By Kerra L. Bolton
Americans are addicted to the idea of voting.
Voting represents ownership of the public policy and lawmaking processes. It denotes exclusive (citizen) membership in the American experiment of democracy. African Americans and women have died for the right to vote.
Recently, however, voting has become performative. We like to be seen doing it. We snap selfies wearing “I Voted” stickers and post to social media to brag and encourage others to vote. But once the sticker peels and our post fades into Facebook memory, we hand over important decisions about healthcare, education, public safety, and the environment to a handful of winners of a high-stakes popularity contest.
What if public policy and decision-making could be truly democratic and inclusive? What if you didn’t delegate public policy making to a chosen few? What if you had a direct say what kind of community you want to live in?
Brett Hennig, Anke Siegers, and Gert Van Slump presented intriguing possibilities for participatory decision-making at the International Institute for Restorative Practices (IIRP) Europe Conference held in May in Kortrijk, Belgium.
IIRP is the world’s first accredited graduate school dedicated to the research and promotion of restorative practices. Its conferences take a multi-disciplinary approach to discovering the common threads for improving civil society. The role of restorative practices in developing resilience and supporting well-being in communities and organizations was the focus of this year’s conference.
Hennig, Siegers, and Slump are making important advances to foster participatory decision-making, one of the chief aims of Building a New Reality (BANR). We are a non-partisan, evidence-based social movement that employs restorative practices in addressing societal needs.
We highlight their work here as a means to start a conversation about redefining how governance is done. We believe that under the right conditions, large groups of ordinary citizens can make thoughtful, informed decisions about complex problems. The following sections feature two examples.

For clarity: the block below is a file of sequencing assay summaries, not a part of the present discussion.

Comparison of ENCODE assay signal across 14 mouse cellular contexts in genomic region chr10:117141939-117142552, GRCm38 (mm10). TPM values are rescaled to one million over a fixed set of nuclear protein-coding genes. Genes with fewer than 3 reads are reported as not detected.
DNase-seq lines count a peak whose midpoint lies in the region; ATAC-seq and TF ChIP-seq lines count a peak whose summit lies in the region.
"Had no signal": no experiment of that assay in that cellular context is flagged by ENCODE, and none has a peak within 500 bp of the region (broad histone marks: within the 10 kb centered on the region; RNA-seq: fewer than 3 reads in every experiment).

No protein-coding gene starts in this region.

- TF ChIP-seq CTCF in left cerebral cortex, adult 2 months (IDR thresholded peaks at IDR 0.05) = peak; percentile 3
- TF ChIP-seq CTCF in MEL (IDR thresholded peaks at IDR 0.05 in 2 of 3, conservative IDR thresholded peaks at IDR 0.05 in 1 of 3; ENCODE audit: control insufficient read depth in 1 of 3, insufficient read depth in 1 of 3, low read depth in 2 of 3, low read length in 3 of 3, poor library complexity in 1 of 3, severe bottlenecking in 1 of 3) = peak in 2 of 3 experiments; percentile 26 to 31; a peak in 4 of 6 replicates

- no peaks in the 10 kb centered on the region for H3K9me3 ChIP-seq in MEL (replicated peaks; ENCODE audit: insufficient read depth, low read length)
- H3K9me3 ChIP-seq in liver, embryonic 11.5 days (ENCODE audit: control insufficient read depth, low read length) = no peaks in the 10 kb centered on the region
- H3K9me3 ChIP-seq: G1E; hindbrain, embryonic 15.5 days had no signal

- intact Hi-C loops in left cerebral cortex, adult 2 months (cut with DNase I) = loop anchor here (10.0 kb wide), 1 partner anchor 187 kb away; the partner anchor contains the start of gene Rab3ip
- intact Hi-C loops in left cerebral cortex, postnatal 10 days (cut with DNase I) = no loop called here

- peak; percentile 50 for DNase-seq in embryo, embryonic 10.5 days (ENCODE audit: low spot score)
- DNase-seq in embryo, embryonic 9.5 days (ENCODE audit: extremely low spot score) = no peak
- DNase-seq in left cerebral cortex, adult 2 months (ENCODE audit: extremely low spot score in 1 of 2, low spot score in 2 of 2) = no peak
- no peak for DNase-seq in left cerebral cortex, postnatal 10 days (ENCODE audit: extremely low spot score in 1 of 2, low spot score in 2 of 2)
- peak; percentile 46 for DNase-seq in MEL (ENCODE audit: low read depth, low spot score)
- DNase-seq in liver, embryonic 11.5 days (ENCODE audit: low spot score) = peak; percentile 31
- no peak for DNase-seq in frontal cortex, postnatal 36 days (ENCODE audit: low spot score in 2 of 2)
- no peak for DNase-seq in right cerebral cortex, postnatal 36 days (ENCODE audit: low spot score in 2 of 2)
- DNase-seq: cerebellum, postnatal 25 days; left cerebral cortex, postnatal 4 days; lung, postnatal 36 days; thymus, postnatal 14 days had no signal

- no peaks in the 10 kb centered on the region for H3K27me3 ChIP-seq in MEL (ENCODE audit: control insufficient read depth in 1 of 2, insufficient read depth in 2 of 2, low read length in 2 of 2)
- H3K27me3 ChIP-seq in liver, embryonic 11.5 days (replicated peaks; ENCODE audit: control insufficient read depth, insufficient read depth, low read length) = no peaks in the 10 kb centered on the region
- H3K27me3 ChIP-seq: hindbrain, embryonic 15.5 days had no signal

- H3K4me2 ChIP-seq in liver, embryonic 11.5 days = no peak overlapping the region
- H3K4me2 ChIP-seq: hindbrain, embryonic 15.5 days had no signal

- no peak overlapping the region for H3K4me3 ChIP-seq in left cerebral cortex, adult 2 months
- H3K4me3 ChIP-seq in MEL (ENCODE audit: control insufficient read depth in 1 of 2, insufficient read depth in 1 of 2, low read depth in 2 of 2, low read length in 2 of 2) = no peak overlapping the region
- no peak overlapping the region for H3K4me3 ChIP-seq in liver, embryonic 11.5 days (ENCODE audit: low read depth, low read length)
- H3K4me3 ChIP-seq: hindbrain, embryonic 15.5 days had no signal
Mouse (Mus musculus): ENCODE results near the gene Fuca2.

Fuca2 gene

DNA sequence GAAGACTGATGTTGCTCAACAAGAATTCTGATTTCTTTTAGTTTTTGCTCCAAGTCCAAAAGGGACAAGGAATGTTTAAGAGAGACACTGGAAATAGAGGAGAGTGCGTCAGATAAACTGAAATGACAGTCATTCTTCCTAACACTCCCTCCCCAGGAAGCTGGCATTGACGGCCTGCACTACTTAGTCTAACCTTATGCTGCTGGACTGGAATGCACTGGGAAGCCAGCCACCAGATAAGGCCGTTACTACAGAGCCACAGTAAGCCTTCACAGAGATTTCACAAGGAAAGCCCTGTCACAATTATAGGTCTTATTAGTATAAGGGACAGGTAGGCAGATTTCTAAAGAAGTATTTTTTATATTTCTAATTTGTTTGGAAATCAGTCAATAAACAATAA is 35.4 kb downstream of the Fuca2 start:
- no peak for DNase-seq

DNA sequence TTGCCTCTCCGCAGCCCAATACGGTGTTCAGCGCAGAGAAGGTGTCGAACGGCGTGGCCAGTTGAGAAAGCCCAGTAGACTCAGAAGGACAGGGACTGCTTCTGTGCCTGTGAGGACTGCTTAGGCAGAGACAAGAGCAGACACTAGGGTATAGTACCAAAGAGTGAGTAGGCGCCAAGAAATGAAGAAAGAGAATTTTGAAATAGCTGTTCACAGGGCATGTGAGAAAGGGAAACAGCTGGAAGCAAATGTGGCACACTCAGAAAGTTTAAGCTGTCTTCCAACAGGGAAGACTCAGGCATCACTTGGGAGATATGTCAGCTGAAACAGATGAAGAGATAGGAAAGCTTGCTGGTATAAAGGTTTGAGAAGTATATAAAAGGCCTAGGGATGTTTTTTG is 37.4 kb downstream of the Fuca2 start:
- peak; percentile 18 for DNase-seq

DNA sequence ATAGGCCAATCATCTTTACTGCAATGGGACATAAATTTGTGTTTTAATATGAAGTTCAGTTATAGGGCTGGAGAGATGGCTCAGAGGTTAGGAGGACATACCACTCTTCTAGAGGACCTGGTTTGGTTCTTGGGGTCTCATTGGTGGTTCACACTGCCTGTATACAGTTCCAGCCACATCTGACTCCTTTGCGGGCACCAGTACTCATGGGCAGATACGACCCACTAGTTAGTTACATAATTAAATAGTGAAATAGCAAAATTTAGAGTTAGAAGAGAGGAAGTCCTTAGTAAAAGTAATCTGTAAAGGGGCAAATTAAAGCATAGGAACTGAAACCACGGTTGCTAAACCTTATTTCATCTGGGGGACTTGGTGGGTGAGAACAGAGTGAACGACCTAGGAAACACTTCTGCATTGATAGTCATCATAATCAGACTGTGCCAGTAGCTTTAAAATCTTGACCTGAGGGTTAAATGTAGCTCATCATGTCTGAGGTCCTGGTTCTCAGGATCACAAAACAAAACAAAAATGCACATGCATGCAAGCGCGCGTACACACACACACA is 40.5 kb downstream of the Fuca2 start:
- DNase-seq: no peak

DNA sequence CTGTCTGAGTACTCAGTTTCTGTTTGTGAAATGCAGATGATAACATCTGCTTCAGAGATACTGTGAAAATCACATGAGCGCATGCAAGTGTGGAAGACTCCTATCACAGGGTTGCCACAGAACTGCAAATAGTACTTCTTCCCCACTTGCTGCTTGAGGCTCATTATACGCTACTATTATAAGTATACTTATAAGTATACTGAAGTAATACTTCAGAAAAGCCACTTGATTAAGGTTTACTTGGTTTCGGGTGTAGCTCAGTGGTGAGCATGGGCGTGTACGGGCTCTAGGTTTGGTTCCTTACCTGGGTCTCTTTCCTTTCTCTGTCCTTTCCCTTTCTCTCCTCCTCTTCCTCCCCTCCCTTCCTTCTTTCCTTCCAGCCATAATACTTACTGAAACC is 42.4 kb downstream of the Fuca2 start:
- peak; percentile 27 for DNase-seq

All Politics Are Local
Community Processing is the brainchild of Siegers and Slump, experts in the fields of organizational change, conflict resolution, and restorative justice.
“In Holland, we have a lot of governments that say, ‘we make the decisions and you deal with the consequences,’” Siegers says.
Community processing helps large groups with divergent and opposing interests come together and work collectively toward positive solutions. It creates a safe space for people to tell their story and be heard. It also cultivates shared ownership and responsibility for the outcome, because everyone has an opportunity to be involved in the decision-making process.
Groups can range from 50 to 600 people.
“We are not afraid the group will be too large,” Siegers says. “We leave a lot of people out of (most) decision-making processes. If you ignore the minority voice, it is said you plant the seed for resistance.”
Here’s how community processing works: Siegers and Slump help the group define the issue with a central, overarching question. The group decides the legal and financial boundaries of proposals.
Independent facilitators ask questions for further information gathering, such as “who else needs to be involved” and “what information needs to be presented at the gathering.” They use this information to gather in circles to discuss the issues, make concrete agreements, and establish follow-up appointments.
Siegers and Slump recently used the process to help a community in the Netherlands faced with a local hospital closing. It took facilitators six weeks to prepare the 2,300 people who would participate in the decision-making process. After an intense group discussion, the group spent 15 hours devising a solution that addressed the underlying issues of healthcare and shared values.
Do Democracy Differently
Co-founded by Hennig, the Sortition Foundation proposes to “do democracy differently,” by using random selection to populate assemblies or fill political positions.
“Everyone thinks voting equals accountability, but that’s not true,” Hennig says. “Accountability is much more complex.”
Sortition is the selection of political officials through a random sample from a larger pool of candidates. It is designed to empower citizens and remove the toxicity of politics from public policy-making.
“An assembly that uses sortition would be composed of people just like you and me,” Hennig says. “It would be a representative random sample of people, making decisions in an informed, fair, and deliberative setting.”
An assembly of 100 Irish citizens, for example, met in recent years to address the challenges and opportunities of the local aging population, climate change, and fixed-term parliaments. Conclusions and recommendations reached on each topic were compiled in a report and submitted to lawmakers for further debate.
The challenges of sortition as a deliberative decision-making process include convincing lawmakers to concede their power, recruiting interested participants, ensuring diversity and inclusion, and keeping lawmakers accountable to citizens’ assemblies.
“The people who go through this (sortition process) are very honored,” Hennig says. “They come out transformed in the short-term. They come out more politicized. They say, ‘my voice matters, now what?’”
*For more information, Ted Wachtel, BANR founder, has written extensively about participatory democracy in his free e-book, “True Representation: How Citizens’ Assemblies and Sortition Will Save Democracy”, available on our website.